Sunday, May 13, 2012

A Moment of Pause

As I help my friends and family celebrate yet another Mother's Day, I take my usual moment of pause.  During this brief moment, I journey through my past, present, and future.  I ask myself important questions that I have asked so many times before. 

Who am I?  What am I doing?  Does what I am doing matter?  Is it the right thing for me?  Better yet, is it the right thing for others?  Am I fulfilling my purpose in life?

As a single woman who has no children, I wholeheartly support the institutions of family and marriage.  For many years I longed to have a family of my own.  While my desire to have my own children dissipates with age, for practical reasons, I have a burning ambition within to make an important difference in the lives of others.  I long to make my life count in the best possible way it was meant to be.  I never want to be accused of being an underachiever when it comes to using my life to make a difference in the lives of others.

For the past 11 years, I have been on a mission to not waste my life.  The road along this mission has been a winding pathway sometimes strewn with debris that entangles me.  Escaping this entanglement builds necessary strength and character.  I despise the entanglement yet marvel at the precious results that are visible sometimes only long after the escape.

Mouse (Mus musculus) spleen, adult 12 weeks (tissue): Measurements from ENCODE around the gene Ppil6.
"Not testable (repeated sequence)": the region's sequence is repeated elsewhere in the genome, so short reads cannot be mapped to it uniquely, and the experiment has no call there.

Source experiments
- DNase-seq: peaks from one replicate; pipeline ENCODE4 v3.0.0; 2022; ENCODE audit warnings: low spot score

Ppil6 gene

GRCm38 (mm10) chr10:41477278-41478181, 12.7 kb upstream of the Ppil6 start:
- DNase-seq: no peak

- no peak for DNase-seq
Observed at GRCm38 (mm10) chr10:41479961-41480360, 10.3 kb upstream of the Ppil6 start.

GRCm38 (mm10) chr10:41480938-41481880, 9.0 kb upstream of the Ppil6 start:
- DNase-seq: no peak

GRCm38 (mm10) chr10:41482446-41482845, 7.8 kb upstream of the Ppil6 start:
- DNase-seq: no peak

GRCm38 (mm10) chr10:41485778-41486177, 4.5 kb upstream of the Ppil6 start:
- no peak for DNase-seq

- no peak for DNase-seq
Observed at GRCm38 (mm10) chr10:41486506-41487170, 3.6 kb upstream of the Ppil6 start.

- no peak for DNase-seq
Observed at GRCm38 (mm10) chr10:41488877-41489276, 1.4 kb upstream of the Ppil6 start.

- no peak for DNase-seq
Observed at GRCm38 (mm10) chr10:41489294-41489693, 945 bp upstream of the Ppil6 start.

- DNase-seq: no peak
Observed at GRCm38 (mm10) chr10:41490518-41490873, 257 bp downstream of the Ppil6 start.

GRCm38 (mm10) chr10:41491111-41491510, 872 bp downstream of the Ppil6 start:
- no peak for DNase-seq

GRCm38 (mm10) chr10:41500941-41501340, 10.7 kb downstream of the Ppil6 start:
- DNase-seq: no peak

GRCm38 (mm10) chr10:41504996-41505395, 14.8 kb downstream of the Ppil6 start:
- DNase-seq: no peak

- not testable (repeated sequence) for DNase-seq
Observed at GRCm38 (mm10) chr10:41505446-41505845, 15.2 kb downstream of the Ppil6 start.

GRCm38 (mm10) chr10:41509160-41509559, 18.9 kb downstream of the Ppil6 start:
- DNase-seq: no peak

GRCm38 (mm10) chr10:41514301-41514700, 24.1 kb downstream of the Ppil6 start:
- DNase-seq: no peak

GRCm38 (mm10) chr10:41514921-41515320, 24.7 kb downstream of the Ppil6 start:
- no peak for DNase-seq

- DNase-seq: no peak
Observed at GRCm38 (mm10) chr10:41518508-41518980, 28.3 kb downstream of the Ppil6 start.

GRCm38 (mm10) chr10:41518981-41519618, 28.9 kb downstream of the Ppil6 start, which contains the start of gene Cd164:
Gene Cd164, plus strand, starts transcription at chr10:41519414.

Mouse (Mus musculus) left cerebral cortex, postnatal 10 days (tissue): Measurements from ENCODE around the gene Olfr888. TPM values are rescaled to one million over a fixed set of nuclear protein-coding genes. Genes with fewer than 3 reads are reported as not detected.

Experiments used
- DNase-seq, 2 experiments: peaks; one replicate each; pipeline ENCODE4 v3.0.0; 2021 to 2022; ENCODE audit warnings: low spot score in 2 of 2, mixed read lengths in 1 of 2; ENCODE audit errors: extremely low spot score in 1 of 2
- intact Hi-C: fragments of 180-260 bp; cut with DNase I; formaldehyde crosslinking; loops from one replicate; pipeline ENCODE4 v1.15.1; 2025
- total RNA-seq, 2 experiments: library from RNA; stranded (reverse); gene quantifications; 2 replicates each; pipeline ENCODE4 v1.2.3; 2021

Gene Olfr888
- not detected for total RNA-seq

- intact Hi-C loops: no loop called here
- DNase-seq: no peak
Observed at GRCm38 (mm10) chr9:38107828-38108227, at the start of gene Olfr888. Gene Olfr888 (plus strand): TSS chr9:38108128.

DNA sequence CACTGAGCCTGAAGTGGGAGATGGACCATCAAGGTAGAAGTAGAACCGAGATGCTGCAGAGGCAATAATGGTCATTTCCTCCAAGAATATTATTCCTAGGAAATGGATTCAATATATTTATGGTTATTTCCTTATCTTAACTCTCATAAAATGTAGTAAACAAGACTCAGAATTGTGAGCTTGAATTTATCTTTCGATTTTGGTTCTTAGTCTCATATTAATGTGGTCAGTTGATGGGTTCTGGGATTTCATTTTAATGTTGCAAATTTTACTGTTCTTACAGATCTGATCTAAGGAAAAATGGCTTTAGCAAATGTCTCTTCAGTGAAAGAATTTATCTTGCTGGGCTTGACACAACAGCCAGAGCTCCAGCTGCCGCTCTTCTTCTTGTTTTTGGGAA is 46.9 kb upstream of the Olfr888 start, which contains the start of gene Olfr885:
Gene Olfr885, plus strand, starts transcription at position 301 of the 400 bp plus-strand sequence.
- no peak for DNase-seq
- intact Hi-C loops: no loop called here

I like my jouney.  I like that I have developed a passion for giving back even more than what has been handed to me.  I like that I have grown to have a fondness for the political process, that I have gained a vision for how I can impact health and poverty on a national and perhaps international level.

Yes, life is valuable.  Where I have been makes me who I am today.  And I am using the vision I have for my future to fuel the action plan that I execute today.  All of my resources are extended toward this process.  I have full confidence in a great return on investment.  There is no other option.

Everything counts. Every moment. Every throught. Every action. Every dollar.

The question then becomes not "Can I do more?" but rather "What more can I be doing?".